The Faroese post issued two stamps depicting the Brown Rat and the House Mouse.
Brown Rat (Rattus norvegicus) is larger than the black rat and the male is larger than the female. An adult brown rat weighs around 200-400 g and is approx. 21-29 cm long, with a tail length of approx. 17-23 cm. The fur is an even dark brown colour and lighter on the stomach. The head is pointed and the eyes are small. The ears are short and covered in hair. The rat is found everywhere, both in built-up areas and further afield; any place where it can find enough food. It is omnivorous and does not refrain from eating mice, eggs and baby birds, young hares and carrion.
The rat is a nocturnal animal. It is a good climber and moves around buildings, and can also find its way to the bird cliffs, especially to puffin holes. Attempts have been made to exterminate the rat population in all areas it is found, as they are seen as a source of disease among both people and livestock. It moves around all over the place and causes considerable damage: on the Faroe Islands, the rat has almost wiped out a number of bird species found on the bird cliffs. On those islands where rats are found, some species, such as the Atlantic puffin and the Manx shearwater (Manx puffin), have almost completely disappeared. There are regulations concerning rat removal, which Faroese municipalities must comply with.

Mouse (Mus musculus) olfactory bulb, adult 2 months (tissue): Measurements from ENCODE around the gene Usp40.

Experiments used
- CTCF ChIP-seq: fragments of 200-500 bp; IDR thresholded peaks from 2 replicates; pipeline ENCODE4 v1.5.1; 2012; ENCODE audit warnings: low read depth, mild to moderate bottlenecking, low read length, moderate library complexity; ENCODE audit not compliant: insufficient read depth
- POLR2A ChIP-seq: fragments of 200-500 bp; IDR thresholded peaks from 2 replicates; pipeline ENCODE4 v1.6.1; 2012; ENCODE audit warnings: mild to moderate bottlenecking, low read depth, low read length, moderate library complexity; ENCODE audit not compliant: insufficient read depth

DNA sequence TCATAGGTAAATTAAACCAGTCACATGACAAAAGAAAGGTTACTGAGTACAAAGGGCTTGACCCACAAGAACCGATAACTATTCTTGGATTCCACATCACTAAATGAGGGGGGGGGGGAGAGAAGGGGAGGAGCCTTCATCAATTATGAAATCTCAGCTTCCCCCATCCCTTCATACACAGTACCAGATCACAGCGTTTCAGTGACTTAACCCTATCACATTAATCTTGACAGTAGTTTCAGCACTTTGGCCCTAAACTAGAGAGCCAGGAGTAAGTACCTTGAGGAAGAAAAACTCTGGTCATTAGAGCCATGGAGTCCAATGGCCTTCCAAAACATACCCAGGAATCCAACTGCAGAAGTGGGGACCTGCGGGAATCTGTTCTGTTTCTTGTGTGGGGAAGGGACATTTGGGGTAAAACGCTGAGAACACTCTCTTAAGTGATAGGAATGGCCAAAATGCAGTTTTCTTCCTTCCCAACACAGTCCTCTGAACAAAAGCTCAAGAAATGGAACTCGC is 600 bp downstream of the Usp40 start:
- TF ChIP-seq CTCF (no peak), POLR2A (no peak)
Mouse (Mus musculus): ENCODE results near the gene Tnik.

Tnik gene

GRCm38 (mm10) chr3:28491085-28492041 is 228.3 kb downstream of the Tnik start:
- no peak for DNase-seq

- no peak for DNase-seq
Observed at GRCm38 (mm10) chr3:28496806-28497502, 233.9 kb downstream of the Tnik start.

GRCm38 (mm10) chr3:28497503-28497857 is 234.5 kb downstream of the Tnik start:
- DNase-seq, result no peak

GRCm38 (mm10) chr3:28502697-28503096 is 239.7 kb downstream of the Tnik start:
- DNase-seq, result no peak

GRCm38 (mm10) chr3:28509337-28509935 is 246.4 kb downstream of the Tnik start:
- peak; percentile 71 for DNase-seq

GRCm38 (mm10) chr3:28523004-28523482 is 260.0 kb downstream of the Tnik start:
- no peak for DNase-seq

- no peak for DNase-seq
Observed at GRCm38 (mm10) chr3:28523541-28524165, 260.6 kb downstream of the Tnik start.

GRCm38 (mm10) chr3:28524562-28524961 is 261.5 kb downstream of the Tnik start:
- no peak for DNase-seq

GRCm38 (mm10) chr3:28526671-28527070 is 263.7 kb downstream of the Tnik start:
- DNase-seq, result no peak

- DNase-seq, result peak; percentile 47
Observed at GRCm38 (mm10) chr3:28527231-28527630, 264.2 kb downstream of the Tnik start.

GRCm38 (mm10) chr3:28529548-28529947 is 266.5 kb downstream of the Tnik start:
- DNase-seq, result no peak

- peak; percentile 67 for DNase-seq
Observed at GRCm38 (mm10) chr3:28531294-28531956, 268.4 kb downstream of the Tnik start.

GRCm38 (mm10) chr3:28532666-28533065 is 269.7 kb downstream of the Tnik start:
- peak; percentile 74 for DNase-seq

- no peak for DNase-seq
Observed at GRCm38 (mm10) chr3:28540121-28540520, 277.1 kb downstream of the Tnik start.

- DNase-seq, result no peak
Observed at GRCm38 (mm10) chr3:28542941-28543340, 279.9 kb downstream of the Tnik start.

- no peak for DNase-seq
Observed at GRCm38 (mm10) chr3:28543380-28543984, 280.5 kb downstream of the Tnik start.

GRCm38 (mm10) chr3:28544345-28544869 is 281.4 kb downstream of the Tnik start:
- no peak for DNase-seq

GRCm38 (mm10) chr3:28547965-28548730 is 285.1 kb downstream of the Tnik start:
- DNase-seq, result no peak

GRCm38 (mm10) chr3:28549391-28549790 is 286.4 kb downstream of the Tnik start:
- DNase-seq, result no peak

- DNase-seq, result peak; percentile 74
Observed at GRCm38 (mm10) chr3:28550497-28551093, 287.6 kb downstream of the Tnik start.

The House Mouse (Mus domesticus)is grey/grey-brown and a little lighter on the stomach. The body is approx. 7.5-10.3 cm long; the tail is 7.2-10.2 cm long. The mouse weighs approx. 12-28 g. and has a somewhat distinctive smell which is caused by the mouse marking its territory with urine. In the North Atlantic, the mouse is clearly attached to people. It lives outside in the summer, but comes inside in the autumn. On the Faroes it is only found on individual islands, and on some of the islands where there are no rats, it can find its way to the bird cliffs during the summer.
Mice are not fastidious eaters, and consume what they can find from seeds, insects and leftover human food, though they prefer corn and corn products. Mice can climb all over the house. They live here, where there is plenty of food and materials with which to build nests, during the frostier weather, hiding food away for harder times when it is in short supply. Mice can reproduce all year round and can theoretically give birth to ten litters a year, with 3-6 young in each litter. The young reach sexual maturity when they are one month old. Attempts are made to control the rodent population everywhere mice are found, generally with mouse traps and poison.